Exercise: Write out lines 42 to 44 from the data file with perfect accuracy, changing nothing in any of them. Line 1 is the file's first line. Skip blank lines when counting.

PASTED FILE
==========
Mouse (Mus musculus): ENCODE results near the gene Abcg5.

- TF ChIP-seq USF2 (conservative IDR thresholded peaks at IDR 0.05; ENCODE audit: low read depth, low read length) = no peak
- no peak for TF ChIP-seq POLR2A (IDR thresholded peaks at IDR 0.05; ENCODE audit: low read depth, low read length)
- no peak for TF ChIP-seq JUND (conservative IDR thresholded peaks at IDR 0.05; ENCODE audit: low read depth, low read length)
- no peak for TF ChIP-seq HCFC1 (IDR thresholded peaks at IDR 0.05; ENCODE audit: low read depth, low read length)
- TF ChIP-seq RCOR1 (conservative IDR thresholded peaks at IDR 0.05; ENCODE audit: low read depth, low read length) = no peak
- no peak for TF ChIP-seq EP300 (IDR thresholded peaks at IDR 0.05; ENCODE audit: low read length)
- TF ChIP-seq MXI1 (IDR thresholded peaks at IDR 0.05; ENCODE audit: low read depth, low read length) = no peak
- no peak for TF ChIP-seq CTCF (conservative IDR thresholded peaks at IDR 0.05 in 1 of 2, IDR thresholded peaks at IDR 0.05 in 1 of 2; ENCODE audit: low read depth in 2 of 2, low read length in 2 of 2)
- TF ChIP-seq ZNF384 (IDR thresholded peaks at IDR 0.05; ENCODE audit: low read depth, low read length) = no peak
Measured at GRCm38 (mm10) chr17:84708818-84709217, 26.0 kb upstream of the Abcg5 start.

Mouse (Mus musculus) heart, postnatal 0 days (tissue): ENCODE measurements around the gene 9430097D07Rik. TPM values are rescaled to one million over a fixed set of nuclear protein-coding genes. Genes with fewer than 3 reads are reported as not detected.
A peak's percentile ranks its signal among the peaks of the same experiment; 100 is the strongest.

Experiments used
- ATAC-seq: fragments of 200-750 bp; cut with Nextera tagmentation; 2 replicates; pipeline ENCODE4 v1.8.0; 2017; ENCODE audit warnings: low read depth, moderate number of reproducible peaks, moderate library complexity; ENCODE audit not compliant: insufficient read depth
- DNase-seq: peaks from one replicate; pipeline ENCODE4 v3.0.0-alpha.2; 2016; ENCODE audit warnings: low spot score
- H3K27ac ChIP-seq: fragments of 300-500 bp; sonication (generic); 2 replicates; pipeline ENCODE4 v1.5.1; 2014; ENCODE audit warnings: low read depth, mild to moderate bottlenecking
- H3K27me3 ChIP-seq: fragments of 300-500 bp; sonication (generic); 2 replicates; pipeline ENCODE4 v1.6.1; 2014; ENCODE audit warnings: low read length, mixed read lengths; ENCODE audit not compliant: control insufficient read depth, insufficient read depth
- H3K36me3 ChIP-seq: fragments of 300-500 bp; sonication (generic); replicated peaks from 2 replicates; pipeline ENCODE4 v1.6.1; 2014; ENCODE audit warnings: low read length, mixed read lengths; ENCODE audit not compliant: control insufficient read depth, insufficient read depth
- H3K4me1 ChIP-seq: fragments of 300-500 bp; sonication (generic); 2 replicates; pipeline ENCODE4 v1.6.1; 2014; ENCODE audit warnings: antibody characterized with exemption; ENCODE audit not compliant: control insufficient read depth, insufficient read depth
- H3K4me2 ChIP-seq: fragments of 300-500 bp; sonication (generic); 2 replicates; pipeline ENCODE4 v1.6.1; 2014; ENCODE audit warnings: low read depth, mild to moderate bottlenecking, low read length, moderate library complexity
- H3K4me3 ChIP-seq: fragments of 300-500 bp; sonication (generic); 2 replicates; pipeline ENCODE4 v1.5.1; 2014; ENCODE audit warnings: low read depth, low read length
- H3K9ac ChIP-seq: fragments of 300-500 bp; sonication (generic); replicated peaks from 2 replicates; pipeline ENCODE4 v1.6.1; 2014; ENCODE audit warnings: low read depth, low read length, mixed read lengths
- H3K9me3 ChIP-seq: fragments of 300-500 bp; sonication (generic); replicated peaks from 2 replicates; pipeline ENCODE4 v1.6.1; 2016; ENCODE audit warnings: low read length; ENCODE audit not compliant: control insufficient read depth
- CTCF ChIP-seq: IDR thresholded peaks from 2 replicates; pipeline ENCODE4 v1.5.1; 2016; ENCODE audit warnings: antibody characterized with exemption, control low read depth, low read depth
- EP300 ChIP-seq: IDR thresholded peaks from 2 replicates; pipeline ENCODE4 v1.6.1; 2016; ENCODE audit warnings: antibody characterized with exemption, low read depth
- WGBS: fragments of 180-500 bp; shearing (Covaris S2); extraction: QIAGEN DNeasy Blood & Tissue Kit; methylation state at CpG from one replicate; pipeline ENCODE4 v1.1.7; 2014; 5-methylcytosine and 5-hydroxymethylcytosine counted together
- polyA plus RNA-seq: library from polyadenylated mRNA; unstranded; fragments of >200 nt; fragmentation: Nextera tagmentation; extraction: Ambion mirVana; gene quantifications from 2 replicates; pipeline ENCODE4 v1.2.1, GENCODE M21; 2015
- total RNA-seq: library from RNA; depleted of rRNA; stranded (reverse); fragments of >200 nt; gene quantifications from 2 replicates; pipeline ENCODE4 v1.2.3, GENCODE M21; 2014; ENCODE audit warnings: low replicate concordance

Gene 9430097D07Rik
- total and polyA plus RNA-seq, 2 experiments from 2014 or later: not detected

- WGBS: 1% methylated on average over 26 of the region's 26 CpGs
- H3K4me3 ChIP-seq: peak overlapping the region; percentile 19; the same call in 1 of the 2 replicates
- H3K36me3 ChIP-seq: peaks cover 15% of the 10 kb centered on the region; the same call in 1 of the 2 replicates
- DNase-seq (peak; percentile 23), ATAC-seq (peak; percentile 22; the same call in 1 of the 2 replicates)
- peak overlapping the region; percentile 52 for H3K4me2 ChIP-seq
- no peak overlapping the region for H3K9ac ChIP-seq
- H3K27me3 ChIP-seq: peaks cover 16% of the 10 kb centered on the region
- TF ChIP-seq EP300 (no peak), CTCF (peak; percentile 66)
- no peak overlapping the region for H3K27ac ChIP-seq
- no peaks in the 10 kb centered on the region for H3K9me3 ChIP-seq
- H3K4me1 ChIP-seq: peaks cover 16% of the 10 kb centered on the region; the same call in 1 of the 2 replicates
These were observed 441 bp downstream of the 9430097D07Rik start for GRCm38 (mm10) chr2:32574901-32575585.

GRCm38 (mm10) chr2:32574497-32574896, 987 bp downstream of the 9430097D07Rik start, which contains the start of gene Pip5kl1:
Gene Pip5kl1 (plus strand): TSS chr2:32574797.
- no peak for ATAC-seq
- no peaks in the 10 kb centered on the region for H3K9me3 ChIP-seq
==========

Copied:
- H3K4me1 ChIP-seq: peaks cover 16% of the 10 kb centered on the region; the same call in 1 of the 2 replicates
These were observed 441 bp downstream of the 9430097D07Rik start for GRCm38 (mm10) chr2:32574901-32575585.

GRCm38 (mm10) chr2:32574497-32574896, 987 bp downstream of the 9430097D07Rik start, which contains the start of gene Pip5kl1: